MSSQL ODBC Client and Server on Ubuntu

Many years ago some coworkers and I collaborated on a document that would describe how to install the ODBC drivers from Microsoft on Debian, instead of RedHat as they were intended. Recently Microsoft has made this a much simpler task, so I decided to write a new version.

In the past couple of years Microsoft has made great strides in an effort to be more friendly to the open source community. I continue to be surprised and impressed at their results. A recent example is their support of their ODBC driver for not just RedHat but Ubuntu also.

This guide is meant to smooth over some of the rough spots in [the official guide](https://msdn.microsoft.com/en-us/library/hh568454(v=sql.110).aspx). Although the official guide includes commands to run, they seem to be insufficient, especially if you are using docker (implying a stripped down image.)

(Super short version: check out this git repo and play with it.)

Running MSSQL in Docker

If you are following this guide presumably you already have a Linux machine, but you may not have a Windows machine. If that’s the case, you probably need a server. That’s actually the easiest part, assuming you already have docker installed:

docker run \
   -e 'ACCEPT_EULA=Y' \
   -e 'SA_PASSWORD=password1!' \
   --name mssql \
   --rm \
   microsoft/mssql-server-linux

Note that the password must be “strong” for some value of strong. It’s annoying, but I doubt many SQL Server users will face extortion by leaving off a password because of this, unlike MongoDB users, so it’s probably a good thing.

And that’s it. You have a running SQL Server instance!

Setting up the client libraries

The following was tested on Ubuntu 16.04. Some things would surely need to be tweaked for a different version.

Install the basic tooling you need to get up and going:

apt-get update && DEBIAN_FRONTEND=noninteractive apt-get -y install apt-utils apt-transport-https wget

Add the (bizarrely named) Microsoft apt repo:

echo "deb [arch=amd64] https://apt-mo.trafficmanager.net/repos/mssql-ubuntu-xenial-release/ xenial main" > /etc/apt/sources.list.d/mssqlpreview.list'

Add the key for the new repo:

apt-key adv --keyserver apt-mo.trafficmanager.net --recv-keys 417A0893

Load data from the new repo:

apt-get -y update

Install the ODBC driver and stuff we’ll need to build DBD::ODBC:

env ACCEPT_EULA=Y DEBIAN_FRONTEND=noninteractive apt-get install -y --no-install-recommends \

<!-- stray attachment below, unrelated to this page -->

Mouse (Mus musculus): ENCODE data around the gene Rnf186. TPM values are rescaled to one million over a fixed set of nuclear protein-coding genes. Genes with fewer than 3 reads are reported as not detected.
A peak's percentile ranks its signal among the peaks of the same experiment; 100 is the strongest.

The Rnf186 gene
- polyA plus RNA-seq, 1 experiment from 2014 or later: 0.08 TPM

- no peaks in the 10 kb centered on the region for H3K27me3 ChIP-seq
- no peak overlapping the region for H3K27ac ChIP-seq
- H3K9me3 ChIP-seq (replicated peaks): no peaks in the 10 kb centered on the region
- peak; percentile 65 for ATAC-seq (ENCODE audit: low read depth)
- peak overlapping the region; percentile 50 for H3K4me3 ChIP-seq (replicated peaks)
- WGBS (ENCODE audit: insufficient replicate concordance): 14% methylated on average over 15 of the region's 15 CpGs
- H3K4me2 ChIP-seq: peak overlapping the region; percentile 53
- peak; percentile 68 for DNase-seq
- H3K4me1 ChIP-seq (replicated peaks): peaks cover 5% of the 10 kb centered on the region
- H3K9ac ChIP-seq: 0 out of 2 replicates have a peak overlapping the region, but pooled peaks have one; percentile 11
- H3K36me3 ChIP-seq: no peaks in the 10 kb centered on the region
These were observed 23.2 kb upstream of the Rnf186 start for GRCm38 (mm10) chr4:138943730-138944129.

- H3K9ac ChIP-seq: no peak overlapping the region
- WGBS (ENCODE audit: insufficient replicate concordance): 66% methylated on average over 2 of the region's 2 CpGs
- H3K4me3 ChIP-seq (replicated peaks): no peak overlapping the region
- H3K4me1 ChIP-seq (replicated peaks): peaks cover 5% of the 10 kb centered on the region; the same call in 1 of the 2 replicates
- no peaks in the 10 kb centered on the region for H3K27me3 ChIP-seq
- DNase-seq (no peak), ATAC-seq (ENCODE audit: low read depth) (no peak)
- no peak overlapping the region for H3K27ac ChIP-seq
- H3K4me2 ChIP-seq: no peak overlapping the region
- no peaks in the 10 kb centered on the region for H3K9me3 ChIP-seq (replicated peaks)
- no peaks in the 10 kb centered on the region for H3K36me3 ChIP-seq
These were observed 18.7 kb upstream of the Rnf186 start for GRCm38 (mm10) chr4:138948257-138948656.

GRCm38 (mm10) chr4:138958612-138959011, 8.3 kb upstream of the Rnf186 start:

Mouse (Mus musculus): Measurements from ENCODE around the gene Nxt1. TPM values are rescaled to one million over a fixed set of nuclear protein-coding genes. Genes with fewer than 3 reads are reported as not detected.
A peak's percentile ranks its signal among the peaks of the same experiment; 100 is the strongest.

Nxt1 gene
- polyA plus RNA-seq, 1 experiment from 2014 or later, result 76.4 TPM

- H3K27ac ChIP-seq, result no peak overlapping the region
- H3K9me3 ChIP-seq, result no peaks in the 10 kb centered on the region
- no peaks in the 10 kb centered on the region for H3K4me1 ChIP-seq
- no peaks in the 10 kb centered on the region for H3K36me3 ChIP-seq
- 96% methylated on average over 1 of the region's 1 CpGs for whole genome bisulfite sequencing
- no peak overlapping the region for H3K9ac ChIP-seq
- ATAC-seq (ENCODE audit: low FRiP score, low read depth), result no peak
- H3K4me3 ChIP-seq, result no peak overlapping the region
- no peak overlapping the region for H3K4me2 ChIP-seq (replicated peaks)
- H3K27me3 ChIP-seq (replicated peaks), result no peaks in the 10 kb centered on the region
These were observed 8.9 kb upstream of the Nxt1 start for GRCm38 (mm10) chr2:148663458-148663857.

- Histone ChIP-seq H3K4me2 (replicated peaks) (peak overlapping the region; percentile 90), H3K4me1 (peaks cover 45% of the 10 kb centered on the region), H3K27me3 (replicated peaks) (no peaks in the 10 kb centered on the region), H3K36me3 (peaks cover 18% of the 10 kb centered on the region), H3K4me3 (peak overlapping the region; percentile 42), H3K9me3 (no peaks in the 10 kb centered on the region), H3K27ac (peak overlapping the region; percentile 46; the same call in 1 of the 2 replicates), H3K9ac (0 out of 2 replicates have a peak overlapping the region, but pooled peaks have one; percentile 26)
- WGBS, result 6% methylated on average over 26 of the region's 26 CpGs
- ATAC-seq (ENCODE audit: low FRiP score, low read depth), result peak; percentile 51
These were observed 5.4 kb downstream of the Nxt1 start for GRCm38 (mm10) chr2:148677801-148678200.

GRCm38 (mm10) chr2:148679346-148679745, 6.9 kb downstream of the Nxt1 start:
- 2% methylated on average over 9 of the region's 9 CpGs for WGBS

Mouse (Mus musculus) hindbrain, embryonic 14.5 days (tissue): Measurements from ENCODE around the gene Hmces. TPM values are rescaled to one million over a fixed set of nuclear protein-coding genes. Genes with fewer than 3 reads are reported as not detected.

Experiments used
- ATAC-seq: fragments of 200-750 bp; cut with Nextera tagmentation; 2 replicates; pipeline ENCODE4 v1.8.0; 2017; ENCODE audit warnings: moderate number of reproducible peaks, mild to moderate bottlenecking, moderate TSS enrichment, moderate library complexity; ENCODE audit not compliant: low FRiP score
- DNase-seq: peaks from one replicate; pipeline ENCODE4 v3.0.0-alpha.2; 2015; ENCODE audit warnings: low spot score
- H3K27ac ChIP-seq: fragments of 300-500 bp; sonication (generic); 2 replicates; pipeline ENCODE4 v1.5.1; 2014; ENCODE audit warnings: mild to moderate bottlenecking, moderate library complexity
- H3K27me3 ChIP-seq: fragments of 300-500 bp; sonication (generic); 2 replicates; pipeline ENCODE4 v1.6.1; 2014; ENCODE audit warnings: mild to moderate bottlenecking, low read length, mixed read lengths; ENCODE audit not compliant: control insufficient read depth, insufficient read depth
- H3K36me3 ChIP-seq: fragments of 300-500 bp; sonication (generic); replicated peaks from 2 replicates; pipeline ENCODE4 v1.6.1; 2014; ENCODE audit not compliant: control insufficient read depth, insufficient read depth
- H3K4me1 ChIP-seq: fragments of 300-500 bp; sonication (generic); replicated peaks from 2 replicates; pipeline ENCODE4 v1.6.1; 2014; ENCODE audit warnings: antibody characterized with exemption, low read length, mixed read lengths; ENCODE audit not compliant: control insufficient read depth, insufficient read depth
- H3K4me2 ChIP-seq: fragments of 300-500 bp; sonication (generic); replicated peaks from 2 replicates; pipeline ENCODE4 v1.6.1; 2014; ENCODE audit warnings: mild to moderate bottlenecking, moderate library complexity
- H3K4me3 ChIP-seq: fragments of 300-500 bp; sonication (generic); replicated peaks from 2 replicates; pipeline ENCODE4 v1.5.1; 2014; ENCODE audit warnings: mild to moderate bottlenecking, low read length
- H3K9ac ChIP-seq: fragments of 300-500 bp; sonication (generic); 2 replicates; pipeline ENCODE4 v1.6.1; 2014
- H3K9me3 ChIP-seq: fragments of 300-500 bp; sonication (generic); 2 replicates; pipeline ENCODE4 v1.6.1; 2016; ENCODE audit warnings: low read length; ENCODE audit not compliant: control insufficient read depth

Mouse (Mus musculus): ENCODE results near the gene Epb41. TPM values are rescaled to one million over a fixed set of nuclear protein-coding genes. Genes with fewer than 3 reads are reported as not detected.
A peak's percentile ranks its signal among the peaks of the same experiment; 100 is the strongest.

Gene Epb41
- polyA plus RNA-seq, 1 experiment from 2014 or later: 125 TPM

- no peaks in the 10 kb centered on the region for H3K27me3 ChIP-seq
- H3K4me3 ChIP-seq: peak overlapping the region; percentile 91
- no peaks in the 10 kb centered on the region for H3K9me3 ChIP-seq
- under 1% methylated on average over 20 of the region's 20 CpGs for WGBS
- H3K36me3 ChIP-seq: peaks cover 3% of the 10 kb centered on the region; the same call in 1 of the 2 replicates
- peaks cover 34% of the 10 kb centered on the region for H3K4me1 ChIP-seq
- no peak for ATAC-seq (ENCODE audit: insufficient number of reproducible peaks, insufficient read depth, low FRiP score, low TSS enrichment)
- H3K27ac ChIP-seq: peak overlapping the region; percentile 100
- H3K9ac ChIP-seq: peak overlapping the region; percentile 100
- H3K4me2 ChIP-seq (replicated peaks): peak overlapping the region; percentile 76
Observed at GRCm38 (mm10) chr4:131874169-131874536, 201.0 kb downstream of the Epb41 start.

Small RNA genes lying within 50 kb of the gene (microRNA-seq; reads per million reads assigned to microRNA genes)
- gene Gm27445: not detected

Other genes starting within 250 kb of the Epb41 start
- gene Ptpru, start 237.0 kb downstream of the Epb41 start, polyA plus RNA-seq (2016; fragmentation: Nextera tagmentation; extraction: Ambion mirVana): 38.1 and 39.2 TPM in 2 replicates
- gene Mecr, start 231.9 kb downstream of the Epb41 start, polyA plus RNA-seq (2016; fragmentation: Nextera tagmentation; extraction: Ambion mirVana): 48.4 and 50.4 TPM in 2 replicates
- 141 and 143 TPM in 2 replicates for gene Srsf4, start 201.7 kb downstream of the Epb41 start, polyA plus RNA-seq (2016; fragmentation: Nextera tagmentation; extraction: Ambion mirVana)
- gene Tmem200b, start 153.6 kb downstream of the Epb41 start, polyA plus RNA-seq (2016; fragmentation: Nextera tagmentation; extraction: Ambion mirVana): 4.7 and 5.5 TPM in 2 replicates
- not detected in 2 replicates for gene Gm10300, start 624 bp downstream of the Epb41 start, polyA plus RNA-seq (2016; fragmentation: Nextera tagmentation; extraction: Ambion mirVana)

build-essential \
    cpanminus \
    msodbcsql \
    unixodbc-dev-utf16

Microsoft claims you need to install this again; can’t hurt, but I doubt it’s important:

apt-get install unixodbc-dev-utf16

This wall of shell will install the Perl DBD::ODBC driver:

cd /root && \
wget https://cpan.metacpan.org/authors/id/M/MJ/MJEVANS/DBD-ODBC-1.56.tar.gz && \
tar xf DBD-ODBC-1.56.tar.gz && \
cd /root/DBD-ODBC-1.56      && \
perl Makefile.PL -u         && \
cpanm --installdeps .       && \
make                        && \
make test                   && \
make install                && \
rm -rf /root/DBD-ODBC-1.56.tar.gz /root/DBD-ODBC-1.56

Finally, if you are in a Docker container, you’ll need to generate a locale or the ODBC driver will error out super early:

locale-gen en_US en_US.UTF-8

Kicking the Tires

I made a stupid Perl script to be able to kick the tires a little bit:

!/usr/bin/perl

use strict;
use warnings;

use Data::Dumper;
use DBI;
use Getopt::Long;

my $show_output;

GetOptions(
   'show-output' => \$show_output,
);

my $dbh = DBI->connect(
   'dbi:ODBC:driver=ODBC Driver 13 for SQL Server;' .
   "server=tcp:$ENV{MSSQL_PORT_1433_TCP_ADDR};" .
   'database=msdb;' .
   'MARS_Connection=yes;',
   'sa',
   $ENV{MSSQL_ENV_SA_PASSWORD},
);

my $sql = shift;

if ($show_output) {
   print Dumper($dbh->selectall_arrayref($sql, undef, @ARGV))
} else {
   $dbh->do($sql, undef, @ARGV)
}

Pretend you are in docker:

export MSSQL_PORT_1433_TCP_ADDR=some_sql_server_ip
export MSSQL_ENV_SA_PASSWORD='password1!'

(If the above environment variables look bizarre to you, you can read a little bit more about them here.)

Then I created a fresh database:

psqlcli 'CREATE DATABASE MyDB'

…and a table:

psqlcli 'USE MyDB;
CREATE TABLE "Foo" (
   "id" int NOT NULL IDENTITY (1 ,1),
   "name" varchar(255) NOT NULL,
   CONSTRAINT "PK_Foo" PRIMARY KEY CLUSTERED ("id")
)'

…and inserted some rows:

psqlcli 'USE MyDB; INSERT INTO "Foo" (name) VALUES (?)' catherine
psqlcli 'USE MyDB; INSERT INTO "Foo" (name) VALUES (?)' roman
psqlcli 'USE MyDB; INSERT INTO "Foo" (name) VALUES (?)' axel
psqlcli 'USE MyDB; INSERT INTO "Foo" (name) VALUES (?)' frew

…and selected some:

$ psqlcli --show-output 'USE MyDB; SELECT * FROM Foo WHERE name = ?' fREW
$VAR1 = [
          [
            1,
            'frew'
          ]
        ];

Works just as expected!


I’m glad that this is so much less weird than before. The previous version of this document had some pretty sketchy hacks. This should be much more reliable.

Posted Mon, Mar 6, 2017